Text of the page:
As part of the agreement reached between the Conservatives and DUP, the UK Government has agreed to allocate an additional £1bn to the budget of the Northern Ireland Executive over the next two years.
The funding includes £100m to support health service transformation, a further £50m for various ‘immediate’ pressures in health and education, £200m for infrastructure investment and £75m to support ultra-fast broadband. The agreement also includes renewed commitments to devolve Corporation Tax and establish City Deals.
Scottish First Minster Nicola Sturgeon and Welsh First Minister Carwyn Jones have both argued that the additional funding associated with this agreement should go through the Barnett Formula and generate consequentials for the Scottish and Welsh budgets.
Is this a legitimate argument?
Firstly, a reminder about how the Barnett Formula works.
The Barnett Formula determines the change in the block grant from one year to the next. It allocates the Scottish (and Welsh and Northern Irish) budgets a population share of changes in comparable English spending. ‘Comparability’ measures the extent to which the activities of a given UK Government department correspond to the services provided by a devolved government. For spending by the UK Government on education for example, the comparability factor is 100%, because responsibility for education is completely devolved.
So, a £100m increase in spending on education in England by the UK Government would normally attract around a £10m increase in the Scottish Government’s budget (as Scotland’s population share relative to England is approximately 10%). The change in funding is added to the ‘baseline’ block grant the previous year.
Virtually all of the funding to the devolved governments is allocated by the Barnett Formula in this way.
Occasionally however, the UK Government can decide to allocate specific ‘targeted’ funding to a devolved government outwith the Barnett Formula. Such funding does not apply in England, and thus attracts no Barnett consequentials.
In the 2000s, Northern Ireland received various additional funding streams outwith Barnett to support capital investment, whilst Wales secured additional funding to support implementation of EU monies (Para 42).
Scotland has benefited from targeted funding outwith the Barnett Formula in the recent past. The 2016 Autumn Statement for example allocates just over £100m to Scotland for the Inverness and Aberdeen City Deals over the period 2017/18 – 2020/21. There was also a history of ‘Barnett bypass’ in the 1980s and 1990s, but since devolution this has – or had – largely ceased.
(Scotland’s budget also benefitted in the early 2010s as a result of mistake in the Barnett Formula, which effectively meant the Scottish budget was less exposed to English local government funding cuts than it should have been; the mistake has been rectified but the UK Government has never sought to clawback the windfall, which remains within Scotland’s baseline block grant).
So on a technical level, there is nothing in the Northern Ireland agreement that that contradicts any rules or laws. And of course, there are clearly special needs in Northern Ireland that may justify additional spending. However, there are a few reasons why the Scottish, Welsh (and also parts of England) might feel particularly aggrieved.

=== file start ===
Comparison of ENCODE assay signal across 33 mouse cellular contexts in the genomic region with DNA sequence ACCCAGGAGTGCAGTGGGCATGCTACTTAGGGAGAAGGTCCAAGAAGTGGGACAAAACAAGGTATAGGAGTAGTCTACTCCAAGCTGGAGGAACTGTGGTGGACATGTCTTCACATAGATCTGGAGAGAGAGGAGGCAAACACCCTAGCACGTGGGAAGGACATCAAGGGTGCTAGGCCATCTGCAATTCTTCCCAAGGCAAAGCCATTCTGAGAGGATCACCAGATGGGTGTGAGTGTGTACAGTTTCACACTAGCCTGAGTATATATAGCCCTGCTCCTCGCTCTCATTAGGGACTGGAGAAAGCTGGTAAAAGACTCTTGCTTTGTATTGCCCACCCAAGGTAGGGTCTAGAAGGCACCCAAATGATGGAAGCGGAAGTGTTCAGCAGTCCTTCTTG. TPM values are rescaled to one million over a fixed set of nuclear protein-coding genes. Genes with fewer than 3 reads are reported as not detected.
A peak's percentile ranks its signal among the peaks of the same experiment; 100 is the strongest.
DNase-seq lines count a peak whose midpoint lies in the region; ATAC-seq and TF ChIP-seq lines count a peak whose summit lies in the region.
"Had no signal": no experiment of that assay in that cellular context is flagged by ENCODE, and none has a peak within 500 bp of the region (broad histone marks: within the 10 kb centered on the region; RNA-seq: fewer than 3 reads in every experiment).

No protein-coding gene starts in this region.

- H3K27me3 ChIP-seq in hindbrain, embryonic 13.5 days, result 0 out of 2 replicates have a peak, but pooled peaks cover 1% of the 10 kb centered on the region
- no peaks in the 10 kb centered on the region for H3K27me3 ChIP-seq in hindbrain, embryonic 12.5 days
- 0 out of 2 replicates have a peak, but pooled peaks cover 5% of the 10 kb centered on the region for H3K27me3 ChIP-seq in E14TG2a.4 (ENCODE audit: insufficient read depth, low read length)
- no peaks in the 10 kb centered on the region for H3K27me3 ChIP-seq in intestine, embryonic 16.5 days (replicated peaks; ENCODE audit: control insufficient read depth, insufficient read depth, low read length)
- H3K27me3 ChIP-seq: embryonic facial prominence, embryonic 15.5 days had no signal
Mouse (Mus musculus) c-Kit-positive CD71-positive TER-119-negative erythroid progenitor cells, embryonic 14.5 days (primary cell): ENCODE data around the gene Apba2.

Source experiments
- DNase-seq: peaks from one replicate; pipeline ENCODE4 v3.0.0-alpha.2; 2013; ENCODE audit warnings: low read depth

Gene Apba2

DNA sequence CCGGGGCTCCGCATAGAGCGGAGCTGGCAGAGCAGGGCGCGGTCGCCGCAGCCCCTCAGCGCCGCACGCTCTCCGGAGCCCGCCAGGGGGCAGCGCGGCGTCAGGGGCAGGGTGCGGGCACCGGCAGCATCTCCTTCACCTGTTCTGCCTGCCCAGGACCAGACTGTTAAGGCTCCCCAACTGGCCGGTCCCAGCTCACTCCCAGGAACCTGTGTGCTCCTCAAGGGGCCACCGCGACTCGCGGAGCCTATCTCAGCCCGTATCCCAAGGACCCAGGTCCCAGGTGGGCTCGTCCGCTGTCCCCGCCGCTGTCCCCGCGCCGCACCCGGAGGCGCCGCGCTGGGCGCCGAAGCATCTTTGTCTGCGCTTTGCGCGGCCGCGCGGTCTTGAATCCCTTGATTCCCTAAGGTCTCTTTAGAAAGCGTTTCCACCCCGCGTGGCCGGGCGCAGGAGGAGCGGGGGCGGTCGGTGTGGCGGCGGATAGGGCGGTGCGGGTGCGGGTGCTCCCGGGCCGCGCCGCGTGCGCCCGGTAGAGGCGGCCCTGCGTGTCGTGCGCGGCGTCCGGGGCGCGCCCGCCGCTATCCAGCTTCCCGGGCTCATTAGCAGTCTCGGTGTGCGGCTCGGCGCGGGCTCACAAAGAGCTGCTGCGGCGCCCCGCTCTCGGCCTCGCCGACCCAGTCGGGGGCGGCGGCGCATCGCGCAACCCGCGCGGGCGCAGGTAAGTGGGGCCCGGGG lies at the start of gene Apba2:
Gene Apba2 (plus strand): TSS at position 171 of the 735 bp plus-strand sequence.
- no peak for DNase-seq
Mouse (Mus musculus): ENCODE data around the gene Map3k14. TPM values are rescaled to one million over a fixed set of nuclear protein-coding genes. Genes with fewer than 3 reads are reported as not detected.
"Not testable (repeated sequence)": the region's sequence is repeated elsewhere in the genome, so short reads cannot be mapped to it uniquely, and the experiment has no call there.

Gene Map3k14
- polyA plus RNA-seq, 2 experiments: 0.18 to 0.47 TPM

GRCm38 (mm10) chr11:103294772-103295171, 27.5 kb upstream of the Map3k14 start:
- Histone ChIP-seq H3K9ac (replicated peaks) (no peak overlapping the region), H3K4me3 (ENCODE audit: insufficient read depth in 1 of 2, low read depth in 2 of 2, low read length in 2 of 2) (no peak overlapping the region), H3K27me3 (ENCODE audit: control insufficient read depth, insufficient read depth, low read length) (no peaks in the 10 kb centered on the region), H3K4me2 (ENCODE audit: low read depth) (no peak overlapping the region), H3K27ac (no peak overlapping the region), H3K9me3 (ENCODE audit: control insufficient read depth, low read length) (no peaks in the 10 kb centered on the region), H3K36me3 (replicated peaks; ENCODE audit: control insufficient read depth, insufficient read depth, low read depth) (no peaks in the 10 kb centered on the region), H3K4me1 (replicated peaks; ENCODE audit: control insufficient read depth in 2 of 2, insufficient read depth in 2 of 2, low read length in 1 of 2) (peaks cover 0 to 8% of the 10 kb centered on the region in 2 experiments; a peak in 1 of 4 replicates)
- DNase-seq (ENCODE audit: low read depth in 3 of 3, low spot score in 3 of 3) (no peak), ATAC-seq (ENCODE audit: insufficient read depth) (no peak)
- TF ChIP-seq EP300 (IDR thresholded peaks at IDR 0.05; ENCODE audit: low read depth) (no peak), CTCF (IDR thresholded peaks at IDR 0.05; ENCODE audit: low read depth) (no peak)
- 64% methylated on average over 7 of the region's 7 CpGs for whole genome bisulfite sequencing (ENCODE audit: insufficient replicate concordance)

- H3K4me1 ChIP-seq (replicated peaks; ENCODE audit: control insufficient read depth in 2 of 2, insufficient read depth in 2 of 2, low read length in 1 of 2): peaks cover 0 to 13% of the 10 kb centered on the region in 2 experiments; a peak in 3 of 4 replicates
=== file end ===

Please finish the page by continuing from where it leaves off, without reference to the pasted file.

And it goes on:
Firstly, this is the only time (certainly since devolution in 1999) that a decision to allocate outwith Barnett for devolved administrations has been made explicitly to secure the votes of a particular party at Westminster.
Secondly, the allocation of an additional £1bn funding to Northern Ireland over two years represents a particularly large financial settlement to have bypassed Barnett. To secure an equivalent funding increase via the Barnett Formula, the UK Government would have had to increase comparable English spending by £30bn; this in turn would have generated Scottish consequentials of £3bn (i.e. £1.5bn per year for each of the two years). This is clearly a substantial sum, equivalent to almost a 5% increase in the Scottish discretionary budget.
Thirdly, unlike previous Barnett bypasses, the additional funding announced for Northern Ireland isn’t simply for discrete, specific projects – or projects like City Deals which are joint initiatives – but includes a general funding uplift for broad elements of devolved spending.
Finally, HM Treasury acts as both rule-maker and referee. It appears to have complete discretion as to what is within and outwith the Barnett Formula, without consulting the devolved governments. Some could argue that this may not sit well with the ‘Principles for inter-administration financial relations’ set out in the Treasury’s ‘Statement of Funding Policy’ for the devolved governments, which states ‘the UK government and devolved administrations work together in a spirit of mutual respect, and aim to reach agreement wherever possible’ and also that ‘the system commands the support of governments, parliaments and people and is equitable and predictable in operation’.
It is therefore of no surprise that the devolved governments in Edinburgh and Cardiff feel aggrieved by the financial agreement, which could further strain inter-governmental relationships. Further tension will arise in future if – as some anticipate – a subsequent agreement is required to be reached between the Conservatives and DUP to cover the remainder of the parliamentary term.